Now, NumberMaze is not quite as obscure as Learning Voyage, by which I mean people other than me remember it. However, I still count it as a pretty obscure game, because it's not well-known by a large number of people. That may change soon, because a certain YouTube celebrity owns a copy and has told me that he may review it at some point. And during all of April, he's reviewing edutainment games.
But to him I say, "Ha! I beat you to it!" (Please note that I like the guy in question, and I respect his work.)
Now, onto the game itself. NumberMaze was made by Great Wave Software and released for the IBM PC/compatibles and the Macintosh in 1988 and 1990, with an updated re-release sometime in the mid-to-late 90's, adding support for Windows in addition to enhanced graphics and sound. There were other games in the series as well, such as Reading Maze, Decimal & Fraction Maze, and a sequel called NumberMaze Challenge (which was NOT used in Classworks, contrary to what I had said in an earlier post).
The game starts off with a name selection screen. As with a lot of edutainment games, you either choose from a list of names or add a new entry for yourself. When you add a new entry, there's also an option for a password.
|No idea what the password does, by the way.|
|So. Much. Nostalgia.|
|It's a-maze-ing... that I'm using that overused pun.|
|Suddenly I'm hungry for strawberries.|
|Not pictured: the fact that this was on Counting B.|
|Not pictured: anything in the castle.|
|They're blue, da ba dee, da ba die...|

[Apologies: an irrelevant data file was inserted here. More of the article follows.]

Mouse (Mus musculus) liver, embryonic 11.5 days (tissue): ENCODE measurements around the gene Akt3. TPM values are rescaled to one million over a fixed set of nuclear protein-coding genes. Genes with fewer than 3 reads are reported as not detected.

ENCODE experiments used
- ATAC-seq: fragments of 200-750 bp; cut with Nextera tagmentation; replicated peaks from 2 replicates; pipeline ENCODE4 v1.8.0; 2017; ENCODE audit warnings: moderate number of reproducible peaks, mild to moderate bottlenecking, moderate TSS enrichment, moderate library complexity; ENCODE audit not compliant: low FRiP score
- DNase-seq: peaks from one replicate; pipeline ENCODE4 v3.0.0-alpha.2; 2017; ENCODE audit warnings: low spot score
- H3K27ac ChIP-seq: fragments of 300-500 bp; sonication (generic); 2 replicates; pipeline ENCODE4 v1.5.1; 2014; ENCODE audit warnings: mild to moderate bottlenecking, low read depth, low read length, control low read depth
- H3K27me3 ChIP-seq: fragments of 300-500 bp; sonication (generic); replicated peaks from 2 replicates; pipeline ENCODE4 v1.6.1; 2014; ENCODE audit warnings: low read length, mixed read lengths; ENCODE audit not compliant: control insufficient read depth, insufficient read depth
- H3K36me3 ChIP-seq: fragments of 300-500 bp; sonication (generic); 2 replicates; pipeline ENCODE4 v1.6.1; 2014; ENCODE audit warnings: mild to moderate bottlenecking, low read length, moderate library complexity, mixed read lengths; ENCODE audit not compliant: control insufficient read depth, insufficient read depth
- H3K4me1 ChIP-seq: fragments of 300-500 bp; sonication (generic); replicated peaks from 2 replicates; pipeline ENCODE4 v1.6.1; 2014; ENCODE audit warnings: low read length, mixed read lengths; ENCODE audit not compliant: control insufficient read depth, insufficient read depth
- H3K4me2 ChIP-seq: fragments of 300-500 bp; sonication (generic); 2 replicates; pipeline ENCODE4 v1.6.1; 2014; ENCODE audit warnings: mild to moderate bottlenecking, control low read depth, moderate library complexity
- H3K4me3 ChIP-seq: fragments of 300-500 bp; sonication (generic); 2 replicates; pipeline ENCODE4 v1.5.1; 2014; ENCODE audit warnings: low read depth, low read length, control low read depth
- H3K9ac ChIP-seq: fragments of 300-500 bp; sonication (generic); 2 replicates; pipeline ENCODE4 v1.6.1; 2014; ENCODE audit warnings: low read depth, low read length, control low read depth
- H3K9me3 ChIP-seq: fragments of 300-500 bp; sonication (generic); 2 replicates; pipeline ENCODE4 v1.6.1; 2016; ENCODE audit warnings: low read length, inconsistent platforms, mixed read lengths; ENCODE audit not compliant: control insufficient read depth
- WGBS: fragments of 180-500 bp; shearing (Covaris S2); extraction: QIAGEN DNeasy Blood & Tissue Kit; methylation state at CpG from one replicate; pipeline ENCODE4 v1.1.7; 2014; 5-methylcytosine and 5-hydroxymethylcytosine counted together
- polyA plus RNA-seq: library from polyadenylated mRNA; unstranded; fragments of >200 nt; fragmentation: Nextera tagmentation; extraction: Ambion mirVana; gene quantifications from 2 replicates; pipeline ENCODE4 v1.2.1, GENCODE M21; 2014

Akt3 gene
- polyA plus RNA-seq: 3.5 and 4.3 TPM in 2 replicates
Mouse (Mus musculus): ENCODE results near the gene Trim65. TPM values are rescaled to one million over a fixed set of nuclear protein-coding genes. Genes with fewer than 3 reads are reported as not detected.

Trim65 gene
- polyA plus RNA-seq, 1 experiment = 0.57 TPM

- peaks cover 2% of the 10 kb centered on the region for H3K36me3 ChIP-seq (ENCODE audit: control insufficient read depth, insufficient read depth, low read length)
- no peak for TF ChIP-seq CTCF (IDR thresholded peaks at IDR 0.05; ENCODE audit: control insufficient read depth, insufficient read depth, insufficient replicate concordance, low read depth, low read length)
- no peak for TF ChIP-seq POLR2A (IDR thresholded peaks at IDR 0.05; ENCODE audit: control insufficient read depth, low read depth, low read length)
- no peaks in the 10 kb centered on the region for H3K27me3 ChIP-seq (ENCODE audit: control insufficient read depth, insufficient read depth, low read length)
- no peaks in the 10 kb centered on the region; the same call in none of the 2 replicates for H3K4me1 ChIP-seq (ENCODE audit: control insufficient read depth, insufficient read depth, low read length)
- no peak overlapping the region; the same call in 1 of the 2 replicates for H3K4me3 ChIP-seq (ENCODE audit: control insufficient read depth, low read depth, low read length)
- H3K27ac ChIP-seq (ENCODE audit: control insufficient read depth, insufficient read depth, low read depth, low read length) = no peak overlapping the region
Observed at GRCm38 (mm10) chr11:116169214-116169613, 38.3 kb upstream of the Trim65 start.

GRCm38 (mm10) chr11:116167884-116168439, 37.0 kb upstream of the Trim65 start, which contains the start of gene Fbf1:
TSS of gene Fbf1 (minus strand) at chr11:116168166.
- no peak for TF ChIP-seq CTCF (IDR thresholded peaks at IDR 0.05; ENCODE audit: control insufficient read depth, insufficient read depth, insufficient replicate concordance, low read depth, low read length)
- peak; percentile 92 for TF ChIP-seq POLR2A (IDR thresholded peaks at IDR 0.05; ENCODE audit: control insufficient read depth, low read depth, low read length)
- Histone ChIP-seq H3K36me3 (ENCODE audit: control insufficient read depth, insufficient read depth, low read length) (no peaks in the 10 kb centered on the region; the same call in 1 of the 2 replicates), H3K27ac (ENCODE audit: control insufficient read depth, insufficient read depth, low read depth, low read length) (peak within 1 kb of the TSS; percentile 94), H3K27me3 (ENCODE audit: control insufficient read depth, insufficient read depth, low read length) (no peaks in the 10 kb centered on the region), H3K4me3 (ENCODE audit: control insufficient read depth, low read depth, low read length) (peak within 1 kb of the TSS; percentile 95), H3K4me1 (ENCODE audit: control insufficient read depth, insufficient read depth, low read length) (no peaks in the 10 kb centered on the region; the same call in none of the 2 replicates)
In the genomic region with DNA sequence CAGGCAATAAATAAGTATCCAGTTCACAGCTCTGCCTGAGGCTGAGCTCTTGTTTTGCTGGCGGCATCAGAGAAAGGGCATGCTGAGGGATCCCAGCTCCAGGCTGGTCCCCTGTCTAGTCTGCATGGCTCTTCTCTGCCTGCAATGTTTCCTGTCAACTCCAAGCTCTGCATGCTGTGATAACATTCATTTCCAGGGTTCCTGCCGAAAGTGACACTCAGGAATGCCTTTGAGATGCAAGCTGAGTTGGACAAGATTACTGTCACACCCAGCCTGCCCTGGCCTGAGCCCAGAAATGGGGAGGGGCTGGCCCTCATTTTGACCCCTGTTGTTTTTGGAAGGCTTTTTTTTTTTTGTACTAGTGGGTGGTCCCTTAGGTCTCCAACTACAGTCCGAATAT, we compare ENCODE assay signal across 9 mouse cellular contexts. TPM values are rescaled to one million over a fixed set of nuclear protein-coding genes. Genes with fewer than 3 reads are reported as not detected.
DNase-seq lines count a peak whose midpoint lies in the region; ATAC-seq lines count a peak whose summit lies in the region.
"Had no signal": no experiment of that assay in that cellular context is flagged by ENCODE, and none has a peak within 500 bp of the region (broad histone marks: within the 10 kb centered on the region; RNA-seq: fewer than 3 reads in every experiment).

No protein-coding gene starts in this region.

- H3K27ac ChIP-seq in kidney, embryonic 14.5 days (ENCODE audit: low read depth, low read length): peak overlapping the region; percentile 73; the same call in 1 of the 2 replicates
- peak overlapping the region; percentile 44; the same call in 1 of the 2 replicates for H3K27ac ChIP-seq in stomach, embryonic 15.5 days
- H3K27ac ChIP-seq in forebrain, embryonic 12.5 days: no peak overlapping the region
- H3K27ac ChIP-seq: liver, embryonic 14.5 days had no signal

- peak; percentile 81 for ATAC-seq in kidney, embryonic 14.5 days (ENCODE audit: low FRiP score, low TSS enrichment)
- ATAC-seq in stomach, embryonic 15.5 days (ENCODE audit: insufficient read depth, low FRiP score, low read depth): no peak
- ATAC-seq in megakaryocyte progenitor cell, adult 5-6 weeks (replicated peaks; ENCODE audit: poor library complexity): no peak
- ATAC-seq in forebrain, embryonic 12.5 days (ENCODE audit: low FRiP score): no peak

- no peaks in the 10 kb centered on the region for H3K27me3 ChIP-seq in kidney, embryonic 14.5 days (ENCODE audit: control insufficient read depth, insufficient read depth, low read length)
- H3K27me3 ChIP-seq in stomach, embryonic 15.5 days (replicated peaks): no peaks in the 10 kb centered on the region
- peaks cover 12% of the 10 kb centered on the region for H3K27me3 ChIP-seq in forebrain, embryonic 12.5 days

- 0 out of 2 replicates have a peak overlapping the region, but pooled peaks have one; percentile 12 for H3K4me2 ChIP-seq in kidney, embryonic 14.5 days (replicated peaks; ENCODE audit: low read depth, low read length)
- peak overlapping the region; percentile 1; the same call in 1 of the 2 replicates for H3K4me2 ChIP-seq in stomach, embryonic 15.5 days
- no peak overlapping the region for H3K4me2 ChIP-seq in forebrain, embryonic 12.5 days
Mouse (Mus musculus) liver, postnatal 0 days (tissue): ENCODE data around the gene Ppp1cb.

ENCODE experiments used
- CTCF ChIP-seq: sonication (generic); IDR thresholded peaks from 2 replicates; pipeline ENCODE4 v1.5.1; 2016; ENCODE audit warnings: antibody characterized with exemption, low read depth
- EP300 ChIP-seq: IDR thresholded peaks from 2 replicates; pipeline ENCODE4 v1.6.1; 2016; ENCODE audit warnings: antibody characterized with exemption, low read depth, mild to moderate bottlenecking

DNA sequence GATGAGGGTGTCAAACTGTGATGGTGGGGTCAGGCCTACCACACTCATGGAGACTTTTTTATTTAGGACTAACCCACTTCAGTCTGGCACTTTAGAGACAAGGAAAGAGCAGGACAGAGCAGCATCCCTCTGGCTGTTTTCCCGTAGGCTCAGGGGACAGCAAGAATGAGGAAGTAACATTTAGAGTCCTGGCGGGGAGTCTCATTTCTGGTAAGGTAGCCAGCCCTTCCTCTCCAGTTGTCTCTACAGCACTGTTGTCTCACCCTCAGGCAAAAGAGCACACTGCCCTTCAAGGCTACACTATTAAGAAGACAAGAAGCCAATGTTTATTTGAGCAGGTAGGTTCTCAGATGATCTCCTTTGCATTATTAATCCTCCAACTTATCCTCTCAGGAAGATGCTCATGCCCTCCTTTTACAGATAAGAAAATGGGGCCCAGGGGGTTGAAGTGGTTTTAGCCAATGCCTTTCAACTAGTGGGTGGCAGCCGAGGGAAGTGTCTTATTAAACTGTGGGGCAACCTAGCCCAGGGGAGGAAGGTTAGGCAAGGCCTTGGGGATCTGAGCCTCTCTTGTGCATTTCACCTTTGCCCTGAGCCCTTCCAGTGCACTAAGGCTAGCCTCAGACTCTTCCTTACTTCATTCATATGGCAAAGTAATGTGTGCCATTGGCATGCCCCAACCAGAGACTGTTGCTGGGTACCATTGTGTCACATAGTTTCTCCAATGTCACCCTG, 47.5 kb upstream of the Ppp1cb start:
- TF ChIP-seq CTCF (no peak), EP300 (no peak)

|Your swords are enough.|
|Um... count the strawberries?|
|Don't ask me how books can get rid of walls.|
Oh yeah, I should also mention a few things: the version I used for this review is in color (duh) and doesn't talk. There's also a talking version, at least for the Mac. The Mac version of Talking NumberMaze uses the built-in MacinTalk voices. There's also a monochrome version, and the color version may appear in monochrome if you don't set the colors properly (16 colors). Also, since it's such an old game, I recommend using Basilisk II rather than SheepShaver.
Let me tell you also, this game was a pain to get working properly. I would love to own a physical copy, but it's rare and demands a ridiculous price on Amazon. I am very jealous of the YouTube celebrity I mentioned earlier.
But that's neither here nor there. I need to mention something before I go: I'm actually not running out of obscure computer games! The next one that I have planned is the Mac version of Davidson's Spell-It Plus. Hopefully I'll remember the others I had in mind relatively soon. Anyways, see ya then!